Advertisement

The Infant or Child as a Transplantation Candidate

  • J. Jeffrey Malatack
Reference work entry
Part of the Organ and Tissue Transplantation book series (OTT)

Abstract

The often quoted medical aphorism “A child is not simply a small adult” is most applicable when the setting is the child or infant as a solid organ transplantation candidate. The pediatric transplantation candidate, similar to the adult, must deal with the life-threatening issues of critical organ failure but also, and unlike the adult, must continue moving through the progression of child development at that same time. It is a multitasking effort to the nth degree, and not surprisingly even when the child sails through the medical rigors of transplantation, all may still turn out far from optimal. In the following chapter, we will focus on the transition of the child or infant from diagnosis of a chronic disease through candidacy for organ transplantation to becoming an organ recipient.

Keywords

PT (prothrombin time) INR (international normalization ratio) PN (parenteral nutrition) Immunosuppression Transplantation waiting list LRT (living-related transplantation) 

References

  1. Abuali MM, Arnon R, Posada R (2011) An update on immunization before and after transplantation in the pediatric solid organ transplant recipient. Pediatr Transplant 15:770–777CrossRefPubMedGoogle Scholar
  2. Alayli G, Ozkaya O, Bek K et al (2008) Physical function, muscle strength and muscle mass in children on peritoneal dialysis. Pediatr Nephrol 2008(23):639–644CrossRefGoogle Scholar
  3. Almond CSD, Thiagarajan RR, Piercey GE, Gauvreau K, Blume ED, Bastardi HJ, Fynn-Thompson F, Singh TP (2009) Waiting list mortality among children listed for heart transplantation in the United States. Circulation 119(5):717–727.  https://doi.org/10.1161/CIRCULATIONAHA.108.815712
  4. Anthony SJ, Annunziato RA, Fairey E et al (2014) Waiting for transplant: physical psychosocial, and nutritional status consideration for pediatric candidates and implication for care. Pediatr Transplant 2014(13):423–434CrossRefGoogle Scholar
  5. CDC (2010) Update: mumps outbreak - New York and New Jersey, June 2009-January 2010. MMWR 59(5):125–129Google Scholar
  6. Craig G, Scambler G, Spitz L (2003) Why parents of children with neurodevelopmental disabilities requiring gastrostomy feeding need more support. Dev Med Child Neurol 45:183–188CrossRefPubMedGoogle Scholar
  7. Desai MS, Zainuer S, Kennedy C et al (2011) Cardiac structural and functional alterations in infants and children with biliary atresia, listed for liver transplantation. Gastroenterology 141:1264–1272CrossRefPubMedPubMedCentralGoogle Scholar
  8. Dew M, Switzer G, DiMartini AF et al (2004) Psychosocial assessments and outcomes in organ transplantation. Prog Transplant 2004(23):1103–1110Google Scholar
  9. Franklin L, Rodger S (2003) Parent’s perspective on feeding medically compromised children: implications for occupational therapy. Aust Occcup Ther J 50:137–147CrossRefGoogle Scholar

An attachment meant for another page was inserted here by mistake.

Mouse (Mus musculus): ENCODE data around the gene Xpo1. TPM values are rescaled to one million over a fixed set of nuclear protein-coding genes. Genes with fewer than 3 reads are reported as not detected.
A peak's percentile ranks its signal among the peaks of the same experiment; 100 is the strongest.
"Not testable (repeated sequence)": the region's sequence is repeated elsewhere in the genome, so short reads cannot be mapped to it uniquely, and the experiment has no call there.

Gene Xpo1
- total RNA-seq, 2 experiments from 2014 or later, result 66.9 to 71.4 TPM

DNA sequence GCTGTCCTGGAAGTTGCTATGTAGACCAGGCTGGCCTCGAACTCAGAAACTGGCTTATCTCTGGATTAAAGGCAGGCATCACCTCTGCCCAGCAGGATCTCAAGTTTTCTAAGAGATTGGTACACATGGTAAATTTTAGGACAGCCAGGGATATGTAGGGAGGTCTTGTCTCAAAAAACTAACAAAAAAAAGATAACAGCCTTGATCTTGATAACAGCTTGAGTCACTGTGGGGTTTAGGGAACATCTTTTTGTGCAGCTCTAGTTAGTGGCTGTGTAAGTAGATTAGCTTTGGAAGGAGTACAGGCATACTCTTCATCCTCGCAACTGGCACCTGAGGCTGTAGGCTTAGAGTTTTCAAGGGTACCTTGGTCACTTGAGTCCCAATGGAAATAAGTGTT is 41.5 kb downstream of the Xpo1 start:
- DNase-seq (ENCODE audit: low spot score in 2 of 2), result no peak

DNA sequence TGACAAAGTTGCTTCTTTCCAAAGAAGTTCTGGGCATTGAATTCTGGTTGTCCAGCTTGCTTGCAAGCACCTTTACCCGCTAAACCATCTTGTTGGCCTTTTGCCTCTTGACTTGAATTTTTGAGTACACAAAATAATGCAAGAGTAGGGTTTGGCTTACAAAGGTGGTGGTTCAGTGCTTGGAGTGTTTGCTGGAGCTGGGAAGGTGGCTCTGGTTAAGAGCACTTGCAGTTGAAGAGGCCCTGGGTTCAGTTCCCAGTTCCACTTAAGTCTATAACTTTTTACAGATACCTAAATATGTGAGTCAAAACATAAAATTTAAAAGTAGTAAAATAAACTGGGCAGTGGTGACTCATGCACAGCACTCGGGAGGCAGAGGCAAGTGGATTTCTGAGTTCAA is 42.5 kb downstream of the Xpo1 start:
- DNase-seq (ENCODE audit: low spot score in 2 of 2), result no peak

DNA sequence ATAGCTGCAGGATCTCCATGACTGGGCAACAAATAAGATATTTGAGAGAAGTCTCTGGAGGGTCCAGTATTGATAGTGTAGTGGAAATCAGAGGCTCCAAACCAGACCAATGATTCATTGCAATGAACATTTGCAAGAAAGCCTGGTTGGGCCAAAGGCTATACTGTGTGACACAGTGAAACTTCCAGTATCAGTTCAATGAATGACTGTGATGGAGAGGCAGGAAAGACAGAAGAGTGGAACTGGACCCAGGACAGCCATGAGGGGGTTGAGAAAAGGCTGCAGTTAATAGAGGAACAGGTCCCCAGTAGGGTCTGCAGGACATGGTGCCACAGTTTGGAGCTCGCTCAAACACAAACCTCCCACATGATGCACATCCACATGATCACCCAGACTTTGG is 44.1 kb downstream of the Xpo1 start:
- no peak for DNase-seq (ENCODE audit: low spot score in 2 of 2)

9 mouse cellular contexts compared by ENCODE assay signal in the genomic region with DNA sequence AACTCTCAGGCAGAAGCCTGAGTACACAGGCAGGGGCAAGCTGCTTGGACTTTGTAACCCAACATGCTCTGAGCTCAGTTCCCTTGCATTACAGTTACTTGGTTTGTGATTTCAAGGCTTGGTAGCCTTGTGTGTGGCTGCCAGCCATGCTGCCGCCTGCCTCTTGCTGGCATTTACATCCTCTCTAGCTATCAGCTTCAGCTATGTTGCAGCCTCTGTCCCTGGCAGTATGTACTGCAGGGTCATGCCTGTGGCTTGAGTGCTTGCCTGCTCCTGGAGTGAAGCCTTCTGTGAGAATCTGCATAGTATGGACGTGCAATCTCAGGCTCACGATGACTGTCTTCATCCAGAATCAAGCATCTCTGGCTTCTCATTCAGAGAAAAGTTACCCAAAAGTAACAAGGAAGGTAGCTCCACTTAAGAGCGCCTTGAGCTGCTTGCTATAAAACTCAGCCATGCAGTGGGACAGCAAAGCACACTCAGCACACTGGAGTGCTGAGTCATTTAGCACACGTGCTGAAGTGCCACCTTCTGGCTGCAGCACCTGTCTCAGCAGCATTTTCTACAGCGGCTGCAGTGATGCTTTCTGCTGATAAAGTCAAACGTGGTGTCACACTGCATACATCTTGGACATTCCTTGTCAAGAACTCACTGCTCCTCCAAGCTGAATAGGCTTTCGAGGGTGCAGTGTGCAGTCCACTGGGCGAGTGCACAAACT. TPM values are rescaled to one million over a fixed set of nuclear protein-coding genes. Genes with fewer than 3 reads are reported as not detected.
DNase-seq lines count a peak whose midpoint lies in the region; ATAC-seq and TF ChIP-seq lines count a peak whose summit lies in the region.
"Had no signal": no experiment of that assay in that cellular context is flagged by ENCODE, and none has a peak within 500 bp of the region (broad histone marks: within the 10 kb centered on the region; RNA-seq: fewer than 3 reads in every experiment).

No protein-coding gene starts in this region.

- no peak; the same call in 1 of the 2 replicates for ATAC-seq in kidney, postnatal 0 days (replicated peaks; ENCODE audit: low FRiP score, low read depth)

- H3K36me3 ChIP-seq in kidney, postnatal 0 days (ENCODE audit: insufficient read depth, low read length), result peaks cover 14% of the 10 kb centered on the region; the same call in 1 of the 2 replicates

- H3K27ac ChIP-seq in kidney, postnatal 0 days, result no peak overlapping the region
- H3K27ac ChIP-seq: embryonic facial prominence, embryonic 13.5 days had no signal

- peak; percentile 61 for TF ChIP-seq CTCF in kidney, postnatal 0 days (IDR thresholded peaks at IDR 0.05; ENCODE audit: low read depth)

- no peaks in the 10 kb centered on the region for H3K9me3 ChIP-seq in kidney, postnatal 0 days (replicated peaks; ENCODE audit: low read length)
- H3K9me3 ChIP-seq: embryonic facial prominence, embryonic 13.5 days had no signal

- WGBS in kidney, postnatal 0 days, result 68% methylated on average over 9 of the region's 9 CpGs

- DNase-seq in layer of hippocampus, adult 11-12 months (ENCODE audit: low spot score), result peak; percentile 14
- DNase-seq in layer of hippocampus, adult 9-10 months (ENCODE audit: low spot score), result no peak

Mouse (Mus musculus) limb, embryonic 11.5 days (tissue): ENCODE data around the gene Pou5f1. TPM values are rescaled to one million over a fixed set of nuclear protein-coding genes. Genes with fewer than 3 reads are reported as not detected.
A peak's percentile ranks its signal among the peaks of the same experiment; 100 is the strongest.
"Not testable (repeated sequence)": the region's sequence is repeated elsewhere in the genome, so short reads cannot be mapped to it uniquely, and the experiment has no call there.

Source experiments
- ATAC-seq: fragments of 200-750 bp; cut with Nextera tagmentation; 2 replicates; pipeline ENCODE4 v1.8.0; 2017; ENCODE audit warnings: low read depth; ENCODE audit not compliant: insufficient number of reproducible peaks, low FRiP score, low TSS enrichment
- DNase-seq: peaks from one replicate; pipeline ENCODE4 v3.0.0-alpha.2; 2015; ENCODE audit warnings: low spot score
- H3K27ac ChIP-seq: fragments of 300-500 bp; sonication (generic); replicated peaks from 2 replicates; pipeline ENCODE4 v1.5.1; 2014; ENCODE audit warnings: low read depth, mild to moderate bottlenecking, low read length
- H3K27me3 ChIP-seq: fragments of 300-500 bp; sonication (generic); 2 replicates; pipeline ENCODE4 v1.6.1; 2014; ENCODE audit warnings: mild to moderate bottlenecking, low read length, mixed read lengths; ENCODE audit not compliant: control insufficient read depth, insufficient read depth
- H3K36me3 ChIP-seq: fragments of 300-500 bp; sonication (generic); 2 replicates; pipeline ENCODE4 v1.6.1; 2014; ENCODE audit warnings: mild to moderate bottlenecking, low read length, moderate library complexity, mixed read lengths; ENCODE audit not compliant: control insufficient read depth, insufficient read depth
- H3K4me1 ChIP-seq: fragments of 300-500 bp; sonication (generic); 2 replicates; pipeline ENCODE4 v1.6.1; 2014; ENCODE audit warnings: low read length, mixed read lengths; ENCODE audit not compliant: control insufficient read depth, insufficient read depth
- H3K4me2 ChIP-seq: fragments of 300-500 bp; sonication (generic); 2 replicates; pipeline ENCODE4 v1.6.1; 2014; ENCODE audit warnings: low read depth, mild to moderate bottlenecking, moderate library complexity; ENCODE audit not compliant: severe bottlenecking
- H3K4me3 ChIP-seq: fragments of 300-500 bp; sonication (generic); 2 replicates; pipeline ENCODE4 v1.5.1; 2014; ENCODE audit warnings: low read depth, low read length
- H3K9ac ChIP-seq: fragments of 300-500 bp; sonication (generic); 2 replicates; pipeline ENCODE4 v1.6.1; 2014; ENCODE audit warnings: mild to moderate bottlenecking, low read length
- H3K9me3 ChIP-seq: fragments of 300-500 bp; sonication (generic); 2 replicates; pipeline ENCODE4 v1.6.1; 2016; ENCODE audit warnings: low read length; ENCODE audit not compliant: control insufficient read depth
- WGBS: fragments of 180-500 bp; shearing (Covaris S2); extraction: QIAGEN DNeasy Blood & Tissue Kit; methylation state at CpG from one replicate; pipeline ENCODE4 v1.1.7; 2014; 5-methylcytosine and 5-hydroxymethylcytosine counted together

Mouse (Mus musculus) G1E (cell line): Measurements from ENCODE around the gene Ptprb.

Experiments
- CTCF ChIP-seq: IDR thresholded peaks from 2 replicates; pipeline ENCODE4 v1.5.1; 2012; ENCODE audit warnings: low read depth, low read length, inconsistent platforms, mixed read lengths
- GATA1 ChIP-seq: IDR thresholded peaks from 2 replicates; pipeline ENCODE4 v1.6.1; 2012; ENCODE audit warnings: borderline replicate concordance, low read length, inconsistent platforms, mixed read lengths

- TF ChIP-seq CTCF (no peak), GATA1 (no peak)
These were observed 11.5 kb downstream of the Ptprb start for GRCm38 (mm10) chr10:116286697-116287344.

10. Halasa N, Green M (2008) Immunizations and infectious diseases in e pediatric liver transplantation. Liver Transpl 14:1389–1399Google Scholar
  11. Hanton LB (1998) Caring for children awaiting heart transplantation: psychosocial implication. Pediatr Nurs 24:214–218PubMedGoogle Scholar
  12. Lefkowitz DS, Fitzgerald CJ, Zelikovsky N, Barlow K, Wray J (2014) Best practices in the pediatric pretransplant psychosocial evaluation. Pediatr Transplant 18(4):327–335.  https://doi.org/10.1111/petr.12260 CrossRefPubMedGoogle Scholar
  13. Measles Outbreak-Hennepen County Minnesota (2011) MMWR Morb Mortal Wkly Rep 60(13):421Google Scholar
  14. Mokkink LB, van der Lee JH, Grootenhuis MD et al (2008) Defining chronic disease and health conditions in childhood (0–18yrs of age): national consensus in the Netherlands. Eur J Pediatr 2008(167):1441–1447CrossRefGoogle Scholar
  15. Outbreaks of Measels- San Diego California (2008) MMWR Morb Mortal Wkly Rep 57:1–4Google Scholar
  16. Painter P, Krasnoff J, Mathias R (2007) Exercise capacity and physical fitness in pediatric dialysis and kidney transplantation patients. Pediatr Nephrol 2007(22):1030–1039CrossRefGoogle Scholar
  17. Paridon SM, Mitchell PD, Colan SD et al (2008) A cross- sectional study of exercise performance during the first 2 decades of life after a Fontan operation. J Am Coll Cardiol 2008(52):99–107CrossRefGoogle Scholar
  18. Protheroe SM (1998) Feeding the child with chronic liver disease. Nutrition 1998(14):796–780CrossRefGoogle Scholar
  19. Rees L, Jones H (2013) Nutritional management and growth in children with chronic kidney disease. Pediatr Nephrol 2013(28):527–536CrossRefGoogle Scholar
  20. Serrano-Ikkos E, Lask B, Whitehead B et al (1997) Psychosocial morbidity in children and their families awaiting heart or heart lung transplantation. J Psychosom Res 1997(42):253–260CrossRefGoogle Scholar
  21. Shellmer D, Borsig C, Wray J (2014) The start of the transplant journey: referral for pediatric solid organ transplantation. Pediatr Transplant 18:125–133CrossRefPubMedPubMedCentralGoogle Scholar
  22. Update mumps outbreak – New York and New Jersey (2010) MMWR Morb Mortal Wkly Rep 59(05):125–129Google Scholar
  23. Yeo M, Sawyer S (2005) Chronic illness and disability. In: Viner R (ed) ABC of adolescence. Blackwell, OxfordGoogle Scholar
  24. Young S, Kwarta E, Azzam R et al (2013) Nutrition assessment and support in children with end stage liver disease. Nutr Clin Prac 28:317CrossRefGoogle Scholar

Copyright information

© Springer International Publishing AG, part of Springer Nature 2018

Authors and Affiliations

  1. 1.Nemours/Alfred I. duPont Hospital for ChildrenWilmingtonUSA

Section editors and affiliations

  • J Jeffrey Malatack
    • 1
  1. 1.Nemours/Alfred I. duPont Hospital for ChildrenWilmingtonUSA

Personalised recommendations